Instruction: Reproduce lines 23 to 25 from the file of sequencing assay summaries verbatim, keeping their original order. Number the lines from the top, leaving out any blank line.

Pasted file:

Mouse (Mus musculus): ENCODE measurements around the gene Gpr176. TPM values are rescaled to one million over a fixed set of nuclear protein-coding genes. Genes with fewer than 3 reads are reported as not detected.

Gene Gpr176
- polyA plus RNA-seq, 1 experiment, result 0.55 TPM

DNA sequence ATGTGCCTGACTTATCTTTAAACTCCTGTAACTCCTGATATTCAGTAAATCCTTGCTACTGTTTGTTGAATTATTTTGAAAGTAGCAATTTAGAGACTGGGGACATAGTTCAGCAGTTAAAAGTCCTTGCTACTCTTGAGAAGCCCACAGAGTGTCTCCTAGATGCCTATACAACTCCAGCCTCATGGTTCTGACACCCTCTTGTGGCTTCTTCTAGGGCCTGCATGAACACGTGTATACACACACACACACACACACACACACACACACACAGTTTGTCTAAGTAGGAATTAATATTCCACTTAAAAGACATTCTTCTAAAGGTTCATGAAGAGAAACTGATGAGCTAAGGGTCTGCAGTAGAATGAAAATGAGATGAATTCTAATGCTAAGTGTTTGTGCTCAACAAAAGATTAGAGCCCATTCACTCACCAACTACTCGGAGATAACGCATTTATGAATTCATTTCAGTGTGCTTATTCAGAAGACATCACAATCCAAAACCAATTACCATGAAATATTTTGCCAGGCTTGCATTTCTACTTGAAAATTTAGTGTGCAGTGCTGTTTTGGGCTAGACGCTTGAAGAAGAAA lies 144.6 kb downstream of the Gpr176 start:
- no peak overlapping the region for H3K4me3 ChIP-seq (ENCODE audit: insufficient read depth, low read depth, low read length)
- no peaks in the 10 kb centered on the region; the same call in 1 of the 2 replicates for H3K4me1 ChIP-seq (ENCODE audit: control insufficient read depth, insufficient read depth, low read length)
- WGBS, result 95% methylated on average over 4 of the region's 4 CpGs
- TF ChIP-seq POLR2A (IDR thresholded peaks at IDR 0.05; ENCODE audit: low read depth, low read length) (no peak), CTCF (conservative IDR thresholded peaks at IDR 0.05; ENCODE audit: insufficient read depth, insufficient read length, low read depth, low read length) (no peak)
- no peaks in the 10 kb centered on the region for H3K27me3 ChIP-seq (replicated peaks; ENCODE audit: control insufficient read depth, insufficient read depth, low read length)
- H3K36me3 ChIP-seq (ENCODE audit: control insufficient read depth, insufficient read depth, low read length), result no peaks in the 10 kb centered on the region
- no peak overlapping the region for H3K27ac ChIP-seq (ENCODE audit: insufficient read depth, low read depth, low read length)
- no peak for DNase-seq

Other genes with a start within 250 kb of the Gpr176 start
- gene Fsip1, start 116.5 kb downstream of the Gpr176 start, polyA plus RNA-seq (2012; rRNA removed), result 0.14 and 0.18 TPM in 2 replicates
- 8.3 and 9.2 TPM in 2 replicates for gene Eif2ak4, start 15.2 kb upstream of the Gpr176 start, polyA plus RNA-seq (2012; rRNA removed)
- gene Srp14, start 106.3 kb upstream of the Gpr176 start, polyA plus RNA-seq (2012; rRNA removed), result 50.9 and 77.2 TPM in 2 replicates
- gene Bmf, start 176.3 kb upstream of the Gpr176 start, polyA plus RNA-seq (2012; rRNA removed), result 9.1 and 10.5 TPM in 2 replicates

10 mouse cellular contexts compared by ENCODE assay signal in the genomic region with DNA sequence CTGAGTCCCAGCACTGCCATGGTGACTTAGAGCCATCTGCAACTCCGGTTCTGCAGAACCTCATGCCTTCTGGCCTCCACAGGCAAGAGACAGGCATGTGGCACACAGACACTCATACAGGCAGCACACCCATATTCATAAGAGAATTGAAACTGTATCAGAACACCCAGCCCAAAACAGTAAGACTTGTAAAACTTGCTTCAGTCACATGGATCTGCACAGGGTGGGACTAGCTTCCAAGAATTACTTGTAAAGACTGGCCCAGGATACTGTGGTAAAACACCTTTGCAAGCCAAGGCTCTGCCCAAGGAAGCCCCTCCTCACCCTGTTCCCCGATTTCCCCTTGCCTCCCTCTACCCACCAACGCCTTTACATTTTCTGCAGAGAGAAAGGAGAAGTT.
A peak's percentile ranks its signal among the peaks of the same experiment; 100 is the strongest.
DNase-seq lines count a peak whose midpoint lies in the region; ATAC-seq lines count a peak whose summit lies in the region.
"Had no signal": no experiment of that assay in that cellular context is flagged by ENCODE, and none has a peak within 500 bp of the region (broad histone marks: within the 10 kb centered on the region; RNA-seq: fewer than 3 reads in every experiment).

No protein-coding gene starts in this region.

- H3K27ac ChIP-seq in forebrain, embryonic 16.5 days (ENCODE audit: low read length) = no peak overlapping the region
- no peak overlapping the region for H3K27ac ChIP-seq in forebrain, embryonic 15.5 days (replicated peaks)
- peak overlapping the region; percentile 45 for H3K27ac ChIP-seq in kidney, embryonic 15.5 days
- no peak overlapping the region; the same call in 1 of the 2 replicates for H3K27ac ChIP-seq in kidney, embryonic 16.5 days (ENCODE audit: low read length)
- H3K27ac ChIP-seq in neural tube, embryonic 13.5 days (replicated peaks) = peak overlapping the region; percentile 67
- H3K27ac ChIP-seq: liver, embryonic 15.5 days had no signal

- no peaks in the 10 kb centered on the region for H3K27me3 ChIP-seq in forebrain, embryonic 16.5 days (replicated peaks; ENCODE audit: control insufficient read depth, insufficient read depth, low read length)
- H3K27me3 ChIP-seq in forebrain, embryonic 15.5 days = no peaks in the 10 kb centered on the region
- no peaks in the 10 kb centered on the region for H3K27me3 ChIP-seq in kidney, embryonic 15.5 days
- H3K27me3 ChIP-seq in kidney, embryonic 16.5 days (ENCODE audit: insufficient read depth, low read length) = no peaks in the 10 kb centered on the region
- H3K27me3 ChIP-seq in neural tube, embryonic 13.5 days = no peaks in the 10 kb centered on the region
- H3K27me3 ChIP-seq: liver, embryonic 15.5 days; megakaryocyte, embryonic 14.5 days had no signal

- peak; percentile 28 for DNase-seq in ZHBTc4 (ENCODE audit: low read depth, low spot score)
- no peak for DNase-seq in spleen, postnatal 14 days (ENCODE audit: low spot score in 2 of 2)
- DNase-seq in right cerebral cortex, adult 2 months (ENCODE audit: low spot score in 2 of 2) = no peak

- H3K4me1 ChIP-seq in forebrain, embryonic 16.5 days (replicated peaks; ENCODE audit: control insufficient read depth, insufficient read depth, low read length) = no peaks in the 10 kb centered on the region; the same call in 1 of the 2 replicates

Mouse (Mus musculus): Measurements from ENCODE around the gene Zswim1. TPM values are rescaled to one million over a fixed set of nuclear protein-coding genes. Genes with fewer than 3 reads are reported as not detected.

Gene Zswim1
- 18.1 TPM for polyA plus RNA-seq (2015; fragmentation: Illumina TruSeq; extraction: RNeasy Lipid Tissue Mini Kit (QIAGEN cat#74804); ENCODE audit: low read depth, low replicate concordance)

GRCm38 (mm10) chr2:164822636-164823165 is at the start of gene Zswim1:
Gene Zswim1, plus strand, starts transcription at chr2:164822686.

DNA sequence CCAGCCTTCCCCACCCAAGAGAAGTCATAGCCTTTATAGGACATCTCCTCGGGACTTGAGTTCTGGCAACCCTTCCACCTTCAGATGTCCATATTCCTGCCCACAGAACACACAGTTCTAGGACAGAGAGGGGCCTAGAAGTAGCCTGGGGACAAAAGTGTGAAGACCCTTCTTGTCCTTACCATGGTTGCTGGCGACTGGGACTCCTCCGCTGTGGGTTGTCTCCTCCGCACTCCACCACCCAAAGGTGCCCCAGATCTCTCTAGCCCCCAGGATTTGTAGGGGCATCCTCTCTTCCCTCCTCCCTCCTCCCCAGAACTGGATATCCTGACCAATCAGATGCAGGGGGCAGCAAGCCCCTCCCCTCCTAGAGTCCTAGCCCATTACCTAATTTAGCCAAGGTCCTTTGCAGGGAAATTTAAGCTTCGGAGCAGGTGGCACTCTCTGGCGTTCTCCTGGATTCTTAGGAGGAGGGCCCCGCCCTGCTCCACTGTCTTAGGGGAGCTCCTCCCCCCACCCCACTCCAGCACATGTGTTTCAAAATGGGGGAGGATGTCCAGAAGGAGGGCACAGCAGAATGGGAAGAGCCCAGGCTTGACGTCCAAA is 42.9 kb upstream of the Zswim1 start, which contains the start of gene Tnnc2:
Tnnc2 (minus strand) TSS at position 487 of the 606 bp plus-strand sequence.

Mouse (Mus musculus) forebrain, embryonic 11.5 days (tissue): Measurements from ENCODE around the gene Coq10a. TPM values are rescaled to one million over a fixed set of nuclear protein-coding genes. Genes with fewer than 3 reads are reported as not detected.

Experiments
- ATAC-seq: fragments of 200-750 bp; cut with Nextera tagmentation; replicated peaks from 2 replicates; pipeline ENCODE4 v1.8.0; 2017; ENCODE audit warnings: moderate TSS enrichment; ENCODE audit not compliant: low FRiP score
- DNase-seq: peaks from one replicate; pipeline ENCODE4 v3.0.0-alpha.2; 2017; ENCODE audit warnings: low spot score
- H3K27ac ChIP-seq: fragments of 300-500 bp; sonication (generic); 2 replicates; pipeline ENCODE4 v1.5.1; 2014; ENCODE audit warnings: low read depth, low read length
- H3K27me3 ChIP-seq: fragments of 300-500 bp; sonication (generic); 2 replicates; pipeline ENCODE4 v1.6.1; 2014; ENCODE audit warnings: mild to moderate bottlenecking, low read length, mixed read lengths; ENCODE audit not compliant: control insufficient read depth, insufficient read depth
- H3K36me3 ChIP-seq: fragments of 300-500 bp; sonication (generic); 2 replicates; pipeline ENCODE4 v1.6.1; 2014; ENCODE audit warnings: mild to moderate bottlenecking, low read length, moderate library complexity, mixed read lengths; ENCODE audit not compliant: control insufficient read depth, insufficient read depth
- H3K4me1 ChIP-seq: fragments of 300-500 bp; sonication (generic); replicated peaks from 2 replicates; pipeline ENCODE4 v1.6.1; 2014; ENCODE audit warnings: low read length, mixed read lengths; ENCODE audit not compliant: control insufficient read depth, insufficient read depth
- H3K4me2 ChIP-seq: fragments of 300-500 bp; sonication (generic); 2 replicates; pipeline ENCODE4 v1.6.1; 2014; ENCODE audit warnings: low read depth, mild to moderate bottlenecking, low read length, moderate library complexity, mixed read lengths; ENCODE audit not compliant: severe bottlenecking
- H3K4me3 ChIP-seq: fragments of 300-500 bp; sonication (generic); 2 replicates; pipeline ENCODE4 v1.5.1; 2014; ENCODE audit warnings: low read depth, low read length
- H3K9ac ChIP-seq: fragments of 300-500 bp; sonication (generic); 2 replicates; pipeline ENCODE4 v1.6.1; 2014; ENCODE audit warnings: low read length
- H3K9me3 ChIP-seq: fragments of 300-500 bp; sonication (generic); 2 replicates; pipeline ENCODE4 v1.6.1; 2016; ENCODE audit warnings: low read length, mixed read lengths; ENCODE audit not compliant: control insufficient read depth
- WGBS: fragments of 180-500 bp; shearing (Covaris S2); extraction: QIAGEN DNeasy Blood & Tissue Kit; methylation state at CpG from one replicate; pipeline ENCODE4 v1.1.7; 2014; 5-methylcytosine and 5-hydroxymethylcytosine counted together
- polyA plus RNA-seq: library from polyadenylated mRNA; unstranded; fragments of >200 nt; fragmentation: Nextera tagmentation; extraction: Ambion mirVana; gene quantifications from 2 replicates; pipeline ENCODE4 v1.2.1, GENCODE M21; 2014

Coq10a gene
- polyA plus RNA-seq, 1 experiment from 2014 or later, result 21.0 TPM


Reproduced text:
- H3K27ac ChIP-seq in forebrain, embryonic 16.5 days (ENCODE audit: low read length) = no peak overlapping the region
- no peak overlapping the region for H3K27ac ChIP-seq in forebrain, embryonic 15.5 days (replicated peaks)
- peak overlapping the region; percentile 45 for H3K27ac ChIP-seq in kidney, embryonic 15.5 days